Tues., Jan. 27 -- INSTITUTIONAL REVIEW BOARD deadline for proposals requiring full board review for Fri., Feb. 6, meeting.

Tues., Jan. 27 -- ROBINSON LECTURE, keynote address by Mary M. Case, Director, Office of Scholarly Communication, Association of Research Libraries, Washington, D.C., East Asian Room (fourth floor), Chester Fritz Library, 3 p.m.; this lecture series recognizes the late Professor Elwyn Robinson, a distinguished member of the History Department whose career spanned 35 years at UND.

Tues., Jan. 27 -- SEMINAR, "Raising a Daughter," Parent Education Resource Center, 500 Stanford Rd., 7 to 9 p.m.; call 795-2765 to register.

Tues., Jan. 27 -- UNIVERSITY PROGRAM COUNCIL EVENT, "Tony Jarvis," Afro-Cuban, gospel and funky acoustic guitar, Coffeehouse performer, Ballroom, Memorial Union, 8 p.m.; free admission.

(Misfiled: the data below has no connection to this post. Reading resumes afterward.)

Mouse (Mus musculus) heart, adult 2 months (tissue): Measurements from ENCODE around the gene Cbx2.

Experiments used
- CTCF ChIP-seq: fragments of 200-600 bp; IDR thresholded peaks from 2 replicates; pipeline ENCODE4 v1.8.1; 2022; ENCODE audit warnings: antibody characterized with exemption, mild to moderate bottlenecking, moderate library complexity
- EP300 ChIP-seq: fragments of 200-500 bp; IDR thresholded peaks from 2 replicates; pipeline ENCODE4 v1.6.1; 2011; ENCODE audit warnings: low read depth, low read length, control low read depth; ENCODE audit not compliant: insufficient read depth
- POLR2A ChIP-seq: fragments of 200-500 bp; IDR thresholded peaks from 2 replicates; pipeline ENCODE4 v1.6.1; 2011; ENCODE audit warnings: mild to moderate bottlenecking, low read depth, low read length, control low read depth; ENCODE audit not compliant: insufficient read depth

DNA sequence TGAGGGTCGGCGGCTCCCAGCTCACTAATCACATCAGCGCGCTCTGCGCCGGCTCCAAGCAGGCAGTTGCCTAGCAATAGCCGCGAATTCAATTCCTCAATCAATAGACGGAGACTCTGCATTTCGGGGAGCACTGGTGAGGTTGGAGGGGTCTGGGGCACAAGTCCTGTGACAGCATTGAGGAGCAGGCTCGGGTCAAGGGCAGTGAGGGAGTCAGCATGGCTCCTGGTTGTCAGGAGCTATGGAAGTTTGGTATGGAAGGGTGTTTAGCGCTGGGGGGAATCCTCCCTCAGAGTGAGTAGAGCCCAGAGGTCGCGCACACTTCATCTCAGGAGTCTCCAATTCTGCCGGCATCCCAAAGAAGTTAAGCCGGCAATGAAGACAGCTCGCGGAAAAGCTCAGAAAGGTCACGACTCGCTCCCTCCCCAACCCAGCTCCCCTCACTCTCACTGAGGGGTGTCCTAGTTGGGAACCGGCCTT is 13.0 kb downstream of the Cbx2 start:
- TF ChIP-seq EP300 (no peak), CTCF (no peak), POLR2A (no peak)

Wed., Jan. 28 -- ANNUAL MEETING, University Federal Credit Union, Snack Bar, fourth floor, Twamley Hall, social begins at 3:30 p.m. and meeting at 4 p.m.

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UNIVERSITY LETTER is published weekly (bi-weekly during the summer) and distributed at no charge to members of the University community. It is also available electronically through UNDInfo, the University's menu system on the Internet. The address is http://www.und.nodak.edu.

All articles submitted for publication should be labeled "University Letter" and must reach the editor by 1 p.m. Tuesday. Electronic submissions may be sent to jan_orvik@mail.und.nodak.edu. Attachments to University Letter require approval of the editor and an account number. University Letter is issued by the UND Office of University Relations, Jan Orvik, editor, Box 7144, 411 Twamley Hall, 777-2731.

UND is an equal opportunity/affirmative action institution.

*******